SA National Defence Force members Ndaedzo Isaac Vele, Nditsheni Daniel Nefolovhodwa and Roger Gaorekwe Moseki were refused bail, along with Tshepo Leon Mosai, in the Pretoria North Magistrate’s Court in December last year. Acting Judge Daniel Thulare dismissed Vele and Nefolovhodwa’s appeal against the refusal of bail, but granted Mosai and Moseki bail of R5 000 each – on condition they report to the police three times a week, surrender their passports and do not leave Gauteng without notifying the police.
The judge found that the State had a prima facie case against Vele and Nefolovhodwa, but not against the other two. They face charges of murdering, conspiracy to commit murder, robbery with aggravating circumstances and using a car without the owner’s consent.
The four were arrested weeks after General Maswanganyi’s vehicle and body were found in veld next to the R101 outside Hammanskraal, north of Pretoria, on June 17 last year. The top cop had last been seen that afternoon on his way to Johannesburg, where he worked.
The four are accused of conspiring to murder and murdering General Maswanganyi and also of conspiring to murder a SANDF general.
During their bail application, all four claimed their incriminating statements had been taken forcefully and were the result of severe torture.
The acting judge severely criticised the investigating officer and other senior police officers involved in the case, describing their approach to their constitutional responsibilities as “worrying”. He said the objectivity of the investigating officer was also of concern. For example, he knew of Vele’s complaint of assault, but did not ask for a full medical examination when he took the accused for DNA samples.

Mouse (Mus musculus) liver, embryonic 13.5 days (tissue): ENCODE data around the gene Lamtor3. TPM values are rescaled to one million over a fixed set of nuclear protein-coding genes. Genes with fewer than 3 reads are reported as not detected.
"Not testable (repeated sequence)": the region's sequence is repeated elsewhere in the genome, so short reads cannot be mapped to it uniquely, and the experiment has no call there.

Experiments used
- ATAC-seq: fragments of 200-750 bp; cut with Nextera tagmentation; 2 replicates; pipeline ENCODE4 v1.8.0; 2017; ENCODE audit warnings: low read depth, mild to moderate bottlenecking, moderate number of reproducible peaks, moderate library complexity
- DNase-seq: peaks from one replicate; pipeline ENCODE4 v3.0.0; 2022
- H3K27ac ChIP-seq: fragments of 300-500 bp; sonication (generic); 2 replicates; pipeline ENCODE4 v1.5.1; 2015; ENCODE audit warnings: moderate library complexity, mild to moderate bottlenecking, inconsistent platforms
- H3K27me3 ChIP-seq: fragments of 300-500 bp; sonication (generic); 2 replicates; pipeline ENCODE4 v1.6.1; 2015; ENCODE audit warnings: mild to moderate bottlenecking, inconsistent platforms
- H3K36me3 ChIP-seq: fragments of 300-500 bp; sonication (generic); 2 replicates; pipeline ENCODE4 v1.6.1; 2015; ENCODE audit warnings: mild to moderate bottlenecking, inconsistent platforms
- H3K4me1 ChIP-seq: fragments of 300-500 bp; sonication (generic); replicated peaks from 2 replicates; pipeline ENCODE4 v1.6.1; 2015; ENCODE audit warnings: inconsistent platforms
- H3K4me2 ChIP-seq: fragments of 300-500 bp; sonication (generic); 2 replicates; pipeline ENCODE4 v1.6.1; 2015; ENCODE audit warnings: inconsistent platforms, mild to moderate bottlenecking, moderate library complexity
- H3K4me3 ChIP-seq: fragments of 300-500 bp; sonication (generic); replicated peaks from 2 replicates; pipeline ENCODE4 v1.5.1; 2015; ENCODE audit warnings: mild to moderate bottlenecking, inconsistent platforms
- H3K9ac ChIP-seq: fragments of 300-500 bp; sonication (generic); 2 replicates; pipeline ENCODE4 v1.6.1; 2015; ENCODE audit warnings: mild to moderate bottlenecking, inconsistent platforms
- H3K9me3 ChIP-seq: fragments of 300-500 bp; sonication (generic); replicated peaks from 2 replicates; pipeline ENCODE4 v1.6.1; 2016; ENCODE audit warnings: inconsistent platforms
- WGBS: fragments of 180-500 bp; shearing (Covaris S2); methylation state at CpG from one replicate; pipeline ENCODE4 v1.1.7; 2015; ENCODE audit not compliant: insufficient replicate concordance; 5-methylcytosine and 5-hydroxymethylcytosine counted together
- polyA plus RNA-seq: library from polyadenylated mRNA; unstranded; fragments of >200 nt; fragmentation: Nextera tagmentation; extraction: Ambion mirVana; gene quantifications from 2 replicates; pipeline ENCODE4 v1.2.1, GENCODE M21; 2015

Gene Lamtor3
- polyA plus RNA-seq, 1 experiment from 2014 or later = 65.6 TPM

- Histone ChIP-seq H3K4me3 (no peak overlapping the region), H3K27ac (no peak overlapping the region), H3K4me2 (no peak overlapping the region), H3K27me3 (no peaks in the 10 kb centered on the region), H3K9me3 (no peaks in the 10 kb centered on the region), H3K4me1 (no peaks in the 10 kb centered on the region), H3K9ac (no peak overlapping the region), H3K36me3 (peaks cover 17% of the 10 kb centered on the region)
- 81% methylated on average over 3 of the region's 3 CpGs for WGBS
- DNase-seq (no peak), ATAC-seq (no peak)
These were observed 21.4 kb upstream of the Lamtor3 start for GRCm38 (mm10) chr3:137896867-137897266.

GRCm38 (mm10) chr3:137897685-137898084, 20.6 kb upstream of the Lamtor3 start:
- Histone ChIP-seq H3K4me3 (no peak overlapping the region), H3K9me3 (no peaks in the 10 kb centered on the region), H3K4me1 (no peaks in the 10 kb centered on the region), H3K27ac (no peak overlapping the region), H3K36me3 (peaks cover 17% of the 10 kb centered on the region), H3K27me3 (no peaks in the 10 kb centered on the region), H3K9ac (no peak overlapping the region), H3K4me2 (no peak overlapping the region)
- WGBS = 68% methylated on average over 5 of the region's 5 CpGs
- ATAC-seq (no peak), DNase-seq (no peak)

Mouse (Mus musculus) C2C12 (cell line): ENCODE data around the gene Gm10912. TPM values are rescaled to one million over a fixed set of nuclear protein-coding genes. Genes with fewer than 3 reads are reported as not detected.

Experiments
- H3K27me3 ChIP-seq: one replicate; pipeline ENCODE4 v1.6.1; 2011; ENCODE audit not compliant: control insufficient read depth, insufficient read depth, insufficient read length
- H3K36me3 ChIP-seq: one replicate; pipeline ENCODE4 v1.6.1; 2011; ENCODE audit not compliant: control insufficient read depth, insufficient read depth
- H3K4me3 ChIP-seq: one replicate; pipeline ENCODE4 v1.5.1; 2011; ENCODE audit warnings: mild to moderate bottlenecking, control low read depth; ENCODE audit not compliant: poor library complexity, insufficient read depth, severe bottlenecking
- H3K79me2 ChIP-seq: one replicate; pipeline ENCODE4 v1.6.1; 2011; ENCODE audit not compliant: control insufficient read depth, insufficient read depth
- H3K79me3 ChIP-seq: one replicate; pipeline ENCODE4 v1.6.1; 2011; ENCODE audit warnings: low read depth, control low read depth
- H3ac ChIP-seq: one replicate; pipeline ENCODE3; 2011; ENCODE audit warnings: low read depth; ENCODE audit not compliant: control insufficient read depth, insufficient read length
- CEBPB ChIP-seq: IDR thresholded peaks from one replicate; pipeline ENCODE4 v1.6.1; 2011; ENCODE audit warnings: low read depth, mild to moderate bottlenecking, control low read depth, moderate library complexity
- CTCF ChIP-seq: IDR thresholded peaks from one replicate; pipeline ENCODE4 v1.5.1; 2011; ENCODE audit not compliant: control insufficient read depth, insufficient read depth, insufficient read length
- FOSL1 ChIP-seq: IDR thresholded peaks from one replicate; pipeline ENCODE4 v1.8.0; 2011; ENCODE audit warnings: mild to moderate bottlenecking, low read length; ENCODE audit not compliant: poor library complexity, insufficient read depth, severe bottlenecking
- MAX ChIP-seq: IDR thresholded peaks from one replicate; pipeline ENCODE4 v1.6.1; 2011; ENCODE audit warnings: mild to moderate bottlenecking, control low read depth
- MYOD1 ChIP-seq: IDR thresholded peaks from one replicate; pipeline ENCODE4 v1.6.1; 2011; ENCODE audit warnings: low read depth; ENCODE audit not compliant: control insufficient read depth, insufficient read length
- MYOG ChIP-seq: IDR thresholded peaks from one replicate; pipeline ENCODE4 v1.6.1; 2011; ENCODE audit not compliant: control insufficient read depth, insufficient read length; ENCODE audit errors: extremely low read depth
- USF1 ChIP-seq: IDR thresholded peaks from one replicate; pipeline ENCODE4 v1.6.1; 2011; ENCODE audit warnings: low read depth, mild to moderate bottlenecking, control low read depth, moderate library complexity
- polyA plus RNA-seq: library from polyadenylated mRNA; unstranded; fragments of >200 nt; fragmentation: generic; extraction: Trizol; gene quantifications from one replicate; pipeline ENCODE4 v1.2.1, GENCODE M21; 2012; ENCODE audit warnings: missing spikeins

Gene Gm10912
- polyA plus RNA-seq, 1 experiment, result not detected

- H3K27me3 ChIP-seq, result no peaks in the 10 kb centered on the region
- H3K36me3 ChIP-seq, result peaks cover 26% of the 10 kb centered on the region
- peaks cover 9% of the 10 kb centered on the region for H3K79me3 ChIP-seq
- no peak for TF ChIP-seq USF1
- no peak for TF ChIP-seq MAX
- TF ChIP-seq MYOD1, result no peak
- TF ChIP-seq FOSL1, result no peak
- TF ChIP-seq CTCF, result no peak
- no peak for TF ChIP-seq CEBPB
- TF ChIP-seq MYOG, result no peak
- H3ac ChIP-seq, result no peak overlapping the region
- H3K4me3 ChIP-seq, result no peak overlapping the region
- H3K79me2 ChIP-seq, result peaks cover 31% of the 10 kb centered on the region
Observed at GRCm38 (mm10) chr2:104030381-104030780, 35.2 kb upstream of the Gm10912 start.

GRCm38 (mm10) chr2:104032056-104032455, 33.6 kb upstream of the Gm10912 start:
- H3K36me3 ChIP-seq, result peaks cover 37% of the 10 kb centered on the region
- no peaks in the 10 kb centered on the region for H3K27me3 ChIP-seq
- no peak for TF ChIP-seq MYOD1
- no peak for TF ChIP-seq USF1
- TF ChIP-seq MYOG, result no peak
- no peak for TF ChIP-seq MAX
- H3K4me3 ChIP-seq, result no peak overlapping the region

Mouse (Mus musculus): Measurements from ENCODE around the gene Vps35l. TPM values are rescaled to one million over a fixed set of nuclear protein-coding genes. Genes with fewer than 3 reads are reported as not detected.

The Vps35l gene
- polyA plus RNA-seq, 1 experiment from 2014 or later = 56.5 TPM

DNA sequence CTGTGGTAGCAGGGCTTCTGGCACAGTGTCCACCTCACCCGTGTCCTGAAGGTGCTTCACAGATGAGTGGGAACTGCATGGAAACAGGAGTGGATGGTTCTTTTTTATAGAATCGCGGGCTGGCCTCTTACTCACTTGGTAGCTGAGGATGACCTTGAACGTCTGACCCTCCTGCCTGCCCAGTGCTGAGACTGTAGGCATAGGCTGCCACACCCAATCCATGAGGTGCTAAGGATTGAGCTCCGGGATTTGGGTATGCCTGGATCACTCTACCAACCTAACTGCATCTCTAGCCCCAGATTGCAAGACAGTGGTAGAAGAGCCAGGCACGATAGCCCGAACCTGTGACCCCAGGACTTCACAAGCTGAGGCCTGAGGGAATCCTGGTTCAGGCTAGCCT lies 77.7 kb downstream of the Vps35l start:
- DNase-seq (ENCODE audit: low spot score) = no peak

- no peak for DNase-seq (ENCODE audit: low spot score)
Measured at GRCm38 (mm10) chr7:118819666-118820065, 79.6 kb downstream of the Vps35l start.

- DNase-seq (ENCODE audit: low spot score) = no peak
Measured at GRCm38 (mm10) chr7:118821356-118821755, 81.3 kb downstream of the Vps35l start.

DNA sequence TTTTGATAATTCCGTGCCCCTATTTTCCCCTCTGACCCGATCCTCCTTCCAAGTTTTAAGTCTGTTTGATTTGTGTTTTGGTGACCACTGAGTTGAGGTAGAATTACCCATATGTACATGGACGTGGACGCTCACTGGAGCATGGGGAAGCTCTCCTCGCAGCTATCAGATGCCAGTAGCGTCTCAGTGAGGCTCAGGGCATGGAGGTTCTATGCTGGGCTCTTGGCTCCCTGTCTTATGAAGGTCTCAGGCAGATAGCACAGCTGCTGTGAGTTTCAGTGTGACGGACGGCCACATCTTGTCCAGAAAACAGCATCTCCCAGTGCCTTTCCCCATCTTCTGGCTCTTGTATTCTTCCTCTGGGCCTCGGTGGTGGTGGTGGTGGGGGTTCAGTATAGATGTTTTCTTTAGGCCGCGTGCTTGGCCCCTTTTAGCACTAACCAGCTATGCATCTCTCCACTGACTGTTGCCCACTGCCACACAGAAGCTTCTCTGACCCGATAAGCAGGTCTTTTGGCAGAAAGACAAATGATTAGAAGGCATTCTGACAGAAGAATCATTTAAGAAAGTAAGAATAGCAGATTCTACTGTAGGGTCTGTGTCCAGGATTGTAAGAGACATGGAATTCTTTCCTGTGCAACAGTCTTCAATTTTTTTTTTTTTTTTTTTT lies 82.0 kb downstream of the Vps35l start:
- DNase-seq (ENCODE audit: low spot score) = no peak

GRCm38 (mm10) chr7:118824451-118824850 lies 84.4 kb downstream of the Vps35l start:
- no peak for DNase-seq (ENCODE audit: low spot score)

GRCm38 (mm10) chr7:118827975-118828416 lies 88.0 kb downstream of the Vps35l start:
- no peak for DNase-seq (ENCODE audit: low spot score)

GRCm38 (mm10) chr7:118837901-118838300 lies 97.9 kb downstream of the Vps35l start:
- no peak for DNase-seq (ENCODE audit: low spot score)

Judge Thulare also expressed concern about a visit by the investigating officer and two generals to Moseki while he was in custody, during which it was allegedly suggested he implicate General Maswanganyi’s wife in the murder in exchange for his freedom. The State did not rebut the claim.
“It is very worrying when senior members of the SAPS demonstrate no respect for other officers of the court as well as institutions that support a regular, fair and just process of the administration of justice and involve themselves in activities that tend to undermine the administration of justice,” Thulare said.